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Cyprus

Cyprus

Market Status: Cyprus gets first wind farm

CYRPUS: This year could see the figure for installed wind capacity in Cyprus nearly double as work begins on a number of wind farms. However, this will soon bump up against the 165MW limit the country has set for its attractive incentive system approved in 2009.

The support system allowed the country's first projects to move forward: in 2010, as the country's first wind farm came online, the figure zoomed from zero to 82MW.

The Orites wind farm, which was developed by local firm K Ellinas Energy and received financial backing from London- and Paris-based independent private equity firm Platina Partners, is made up of 41, 2MW machines from Danish manufacturer Vestas and became operational in September. "With Ellinas commissioning this first wind farm, it was a big step towards fulfilling targets," notes Sylvia Trabert, head of project management at Wincono Cyprus, a joint venture between local developer Ketonis and Germany's Wincono.

Wincono Cyprus itself will also bring its first wind farm online this year. Its 31.5MW Alexigros wind farm secured financing in December and is now being constructed. German turbine manufacturer Vensys is set to begin delivering the 21, 1.5MW direct-drive turbines for the project in April. Also set to come online in 2011 is a 20 MW project in Larnaca district being constructed by the Rokas subsidiary of Iberdrola Renovables. That will be composed of ten 2MW turbines from Spanish manufacturer Gamesa. And projects developed by Cypriot firms TP Aeolian Dynamics and Moglia Trading – both with 10.8MW projects using 1.8MW Vestas turbines – are also in the works.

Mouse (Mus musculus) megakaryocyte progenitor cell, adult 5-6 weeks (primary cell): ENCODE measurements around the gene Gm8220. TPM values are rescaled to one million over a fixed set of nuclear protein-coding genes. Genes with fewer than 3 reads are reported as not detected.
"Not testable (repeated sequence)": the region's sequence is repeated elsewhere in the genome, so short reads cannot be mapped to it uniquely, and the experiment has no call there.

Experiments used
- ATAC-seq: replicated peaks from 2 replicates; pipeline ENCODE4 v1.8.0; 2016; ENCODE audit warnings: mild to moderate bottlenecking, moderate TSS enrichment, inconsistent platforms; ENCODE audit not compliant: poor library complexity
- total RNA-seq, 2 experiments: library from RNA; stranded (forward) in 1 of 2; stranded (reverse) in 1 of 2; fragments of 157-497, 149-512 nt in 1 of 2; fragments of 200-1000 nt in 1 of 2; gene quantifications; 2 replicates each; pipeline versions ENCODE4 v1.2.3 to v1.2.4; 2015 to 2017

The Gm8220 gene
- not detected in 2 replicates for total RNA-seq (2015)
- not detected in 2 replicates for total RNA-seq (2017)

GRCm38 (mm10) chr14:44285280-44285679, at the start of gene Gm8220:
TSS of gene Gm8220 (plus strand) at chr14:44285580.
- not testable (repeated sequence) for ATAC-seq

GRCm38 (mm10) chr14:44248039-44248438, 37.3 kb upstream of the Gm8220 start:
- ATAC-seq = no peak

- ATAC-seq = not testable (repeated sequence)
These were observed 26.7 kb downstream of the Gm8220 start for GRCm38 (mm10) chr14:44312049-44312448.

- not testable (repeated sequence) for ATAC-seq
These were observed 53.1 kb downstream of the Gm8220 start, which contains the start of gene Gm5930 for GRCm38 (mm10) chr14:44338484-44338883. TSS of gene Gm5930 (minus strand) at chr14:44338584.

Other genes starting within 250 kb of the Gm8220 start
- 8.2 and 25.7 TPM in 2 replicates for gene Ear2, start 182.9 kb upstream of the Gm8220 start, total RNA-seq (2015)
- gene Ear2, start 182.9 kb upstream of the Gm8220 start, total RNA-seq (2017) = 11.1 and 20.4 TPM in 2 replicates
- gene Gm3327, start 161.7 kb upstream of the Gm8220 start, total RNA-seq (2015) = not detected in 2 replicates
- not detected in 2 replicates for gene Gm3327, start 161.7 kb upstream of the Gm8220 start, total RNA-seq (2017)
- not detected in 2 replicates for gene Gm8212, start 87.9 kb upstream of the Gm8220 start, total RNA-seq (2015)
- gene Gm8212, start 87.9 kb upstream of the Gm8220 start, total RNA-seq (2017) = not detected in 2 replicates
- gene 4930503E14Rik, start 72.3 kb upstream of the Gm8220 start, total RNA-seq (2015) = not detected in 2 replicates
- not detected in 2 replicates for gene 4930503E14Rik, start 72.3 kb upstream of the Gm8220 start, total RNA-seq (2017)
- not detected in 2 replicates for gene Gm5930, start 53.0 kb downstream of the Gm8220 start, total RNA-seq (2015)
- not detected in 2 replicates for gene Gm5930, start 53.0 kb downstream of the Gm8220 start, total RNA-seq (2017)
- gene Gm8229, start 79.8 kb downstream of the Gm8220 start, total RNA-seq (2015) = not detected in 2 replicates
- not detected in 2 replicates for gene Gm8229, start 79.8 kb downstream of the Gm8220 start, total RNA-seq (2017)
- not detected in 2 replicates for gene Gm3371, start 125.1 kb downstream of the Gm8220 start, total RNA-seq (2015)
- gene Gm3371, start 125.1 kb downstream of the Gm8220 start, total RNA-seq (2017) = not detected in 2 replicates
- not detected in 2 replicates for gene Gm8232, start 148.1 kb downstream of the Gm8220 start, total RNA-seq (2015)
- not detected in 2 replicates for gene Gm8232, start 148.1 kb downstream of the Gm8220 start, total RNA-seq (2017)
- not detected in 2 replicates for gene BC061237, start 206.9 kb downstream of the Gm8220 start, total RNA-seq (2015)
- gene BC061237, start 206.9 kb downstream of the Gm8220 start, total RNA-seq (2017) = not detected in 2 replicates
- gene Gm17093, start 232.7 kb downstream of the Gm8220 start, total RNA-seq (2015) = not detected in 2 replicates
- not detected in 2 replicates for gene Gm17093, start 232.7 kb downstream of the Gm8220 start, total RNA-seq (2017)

Projects have progressed since the European Commission in 2009 gave the green light to an incentive scheme whereby wind producers are awarded €0.166/kWh for the first 1,750 hours of operation each year at full load. Above that volume, the payment reverts back to the electricity authority's standard purchase price, or about €0.10/kWh.

Market players saw the generous incentive price as necessary if wind farms were to be developed despite the island's moderate wind resources. The tariff is good for 20 years and is not adjusted for inflation. Since the tariff is good only for the island's first 165MW of capacity – equivalent to Cyprus's wind target for 2013 – developers are waiting to hear news on the tariff that will apply above this level.

Aside from its Alexigros project, Trabert of Wincono Cyprus says the group's Mari wind farm project – currently downsized to 6MW from an original 12MW – will also be eligible for the €0.166/kWh incentive price. "We have another 16.5MW project, the Kellia wind farm, which has obtained the building permit but for which grid connection is pending. It won't get into this 165MW round." There are no details on when the government might unveil proposed terms of the incentive scheme that will apply past 165MW but Trabert and other developers believe future incentive payments are likely to be less generous than current ones.

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